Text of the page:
Title: Letter from William F. Cody to C. L. Hinkle

Date: March 1, 1900

Author: Cody, William Frederick, 1846-1917

More metadata
 

[drawing]Drawing Apartments. European Plan. American Plan.
Auditorium Hotel
Breslin & Southgate
R. H. Southgate, Manager.

My. Dear Hinkle.

I will be in Cheyenne. The 5th or 6th North Platte 4th.

I have just been buying graders, Scrapers &c. to put a good force to work on the big new canal. when frost gets out of the ground. Hope Burdick will have application for segregation by time I get there— [1]

Say. dont forget to make a good fight on that contest suit of Darrahs if he wins that suit. [2]

 

[drawing]Drawing Apartments. European Plan. American Plan.
Auditorium Hotel
Breslin & Southgate
R. H. Southgate, Manager.

No one will feel like putting in another dollar in ditches— it will put Wyo. back ten years if he gains it. did You hear from Geo. T. Beck?

Very kindest regards

W. F. Cody

 

[drawing] Apartments. European Plan. American Plan.
Auditorium Hotel
Breslin & Southgate
R. H. Southgate, Manager.
Chicago.

Chicago ILL. Mar 1 4-PM 1900

[stamp]Postage stamp, red, inverted

United States Postage 2 Two Cents 2

Hinkle - Chief Clerk

State Land. Board

Cheyenne, Wyo.

Note 1: In this context, the term "segregation" refers to the legal process of reserving a tract of undeveloped public land for a specific use. In this case, William F. Cody and his partners in the Shoshone Irrigation Company applied for a segregation under the Carey Act of 1894. [back]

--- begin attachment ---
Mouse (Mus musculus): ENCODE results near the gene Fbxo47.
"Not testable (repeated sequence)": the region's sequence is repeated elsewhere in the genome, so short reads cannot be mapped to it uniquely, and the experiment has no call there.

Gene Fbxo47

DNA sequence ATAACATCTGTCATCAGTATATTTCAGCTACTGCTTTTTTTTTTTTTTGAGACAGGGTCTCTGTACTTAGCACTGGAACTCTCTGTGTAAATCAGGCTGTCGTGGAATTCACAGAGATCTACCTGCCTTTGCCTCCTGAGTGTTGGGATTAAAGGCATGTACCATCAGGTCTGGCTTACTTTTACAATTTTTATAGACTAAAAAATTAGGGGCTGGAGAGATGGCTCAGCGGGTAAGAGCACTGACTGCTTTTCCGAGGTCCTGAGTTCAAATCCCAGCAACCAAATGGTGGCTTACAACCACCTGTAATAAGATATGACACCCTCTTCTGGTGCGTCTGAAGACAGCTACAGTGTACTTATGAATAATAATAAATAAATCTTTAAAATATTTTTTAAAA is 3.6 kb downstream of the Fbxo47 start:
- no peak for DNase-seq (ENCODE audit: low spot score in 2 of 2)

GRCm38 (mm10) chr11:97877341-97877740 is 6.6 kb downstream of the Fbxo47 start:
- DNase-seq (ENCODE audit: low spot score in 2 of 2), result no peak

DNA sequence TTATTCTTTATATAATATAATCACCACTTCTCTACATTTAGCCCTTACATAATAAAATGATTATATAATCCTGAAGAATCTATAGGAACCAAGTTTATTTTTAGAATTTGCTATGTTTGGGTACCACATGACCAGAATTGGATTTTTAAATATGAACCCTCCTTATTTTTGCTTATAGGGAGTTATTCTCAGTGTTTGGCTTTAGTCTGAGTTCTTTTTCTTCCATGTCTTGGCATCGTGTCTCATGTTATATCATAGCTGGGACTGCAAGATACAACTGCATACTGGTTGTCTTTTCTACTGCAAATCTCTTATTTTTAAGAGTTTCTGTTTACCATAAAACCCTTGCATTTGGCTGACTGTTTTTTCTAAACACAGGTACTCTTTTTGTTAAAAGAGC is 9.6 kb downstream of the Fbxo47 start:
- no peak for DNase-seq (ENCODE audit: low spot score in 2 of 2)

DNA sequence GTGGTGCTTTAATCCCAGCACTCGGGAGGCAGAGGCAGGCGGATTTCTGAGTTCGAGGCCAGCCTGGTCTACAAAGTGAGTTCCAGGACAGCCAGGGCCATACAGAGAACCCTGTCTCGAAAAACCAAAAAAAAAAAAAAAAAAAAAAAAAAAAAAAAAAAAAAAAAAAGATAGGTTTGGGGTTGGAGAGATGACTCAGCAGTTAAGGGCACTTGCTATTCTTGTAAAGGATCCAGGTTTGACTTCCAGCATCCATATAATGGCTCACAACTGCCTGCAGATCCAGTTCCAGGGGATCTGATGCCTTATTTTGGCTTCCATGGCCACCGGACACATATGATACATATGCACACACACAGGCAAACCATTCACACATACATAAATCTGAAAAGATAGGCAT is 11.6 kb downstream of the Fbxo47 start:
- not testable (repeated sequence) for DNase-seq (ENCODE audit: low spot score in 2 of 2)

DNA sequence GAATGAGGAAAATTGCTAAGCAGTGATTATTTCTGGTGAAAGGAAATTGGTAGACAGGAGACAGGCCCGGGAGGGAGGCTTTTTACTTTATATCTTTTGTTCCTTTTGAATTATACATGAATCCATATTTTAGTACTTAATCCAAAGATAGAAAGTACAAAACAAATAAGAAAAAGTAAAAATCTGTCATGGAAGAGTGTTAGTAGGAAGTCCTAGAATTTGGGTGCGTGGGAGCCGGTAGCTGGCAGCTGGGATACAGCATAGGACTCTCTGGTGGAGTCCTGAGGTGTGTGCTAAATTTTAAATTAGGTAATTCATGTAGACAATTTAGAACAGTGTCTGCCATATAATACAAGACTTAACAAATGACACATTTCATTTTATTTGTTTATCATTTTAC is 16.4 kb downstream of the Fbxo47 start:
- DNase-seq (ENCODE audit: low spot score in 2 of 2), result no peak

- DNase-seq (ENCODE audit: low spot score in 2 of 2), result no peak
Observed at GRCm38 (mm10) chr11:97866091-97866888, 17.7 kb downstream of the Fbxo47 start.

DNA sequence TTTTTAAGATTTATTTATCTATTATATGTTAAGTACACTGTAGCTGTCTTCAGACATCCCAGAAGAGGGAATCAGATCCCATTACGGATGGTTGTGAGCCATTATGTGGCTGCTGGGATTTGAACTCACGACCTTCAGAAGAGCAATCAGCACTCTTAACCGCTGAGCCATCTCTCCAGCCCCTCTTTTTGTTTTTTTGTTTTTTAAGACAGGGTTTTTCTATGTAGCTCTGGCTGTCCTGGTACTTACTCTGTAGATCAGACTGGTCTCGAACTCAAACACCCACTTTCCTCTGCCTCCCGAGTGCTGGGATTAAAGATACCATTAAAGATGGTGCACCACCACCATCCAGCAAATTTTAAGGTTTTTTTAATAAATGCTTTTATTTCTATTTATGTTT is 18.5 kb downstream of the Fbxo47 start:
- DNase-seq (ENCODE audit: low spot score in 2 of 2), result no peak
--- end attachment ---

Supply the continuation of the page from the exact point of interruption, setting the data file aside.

Note 2: Hudson W. Darrah (1864-1929), a sawmill owner with other business interests in and around the town of Cody, had a history of legal disputes with the Shoshone Irrigation Company. In 1899, Darrah filed a protest against the issuance of land patents for portions of the company's Carey Act segregation including the Cody townsite, claiming that the company had not yet adequately irrigated the area in question. While Darrah's protest was not upheld when adjudicated by government authorities in July 1900, it did delay the acquisition of clear title to these lands by settlers and investors who had filed claims for them. Since the company's profitability depended on selling water rights to settlers who expected to gain clear title to the irrigated lands under the Carey Act, protests such as Darrah's were a threat to the business interests of William F. Cody and his partners. [back]

Title: Letter from William F. Cody to C. L. Hinkle

Source: McCracken Research Library (MRL), MS6.0095

Date: March 1, 1900

Author: Cody, William Frederick, 1846-1917

Topic: Empire

People: Hinkle, Lorin Curtis, 1869-1931 Beck, George Washington Thornton, 1856-1943 Burdick, Charles W. (Charles Williams), 1860-1927

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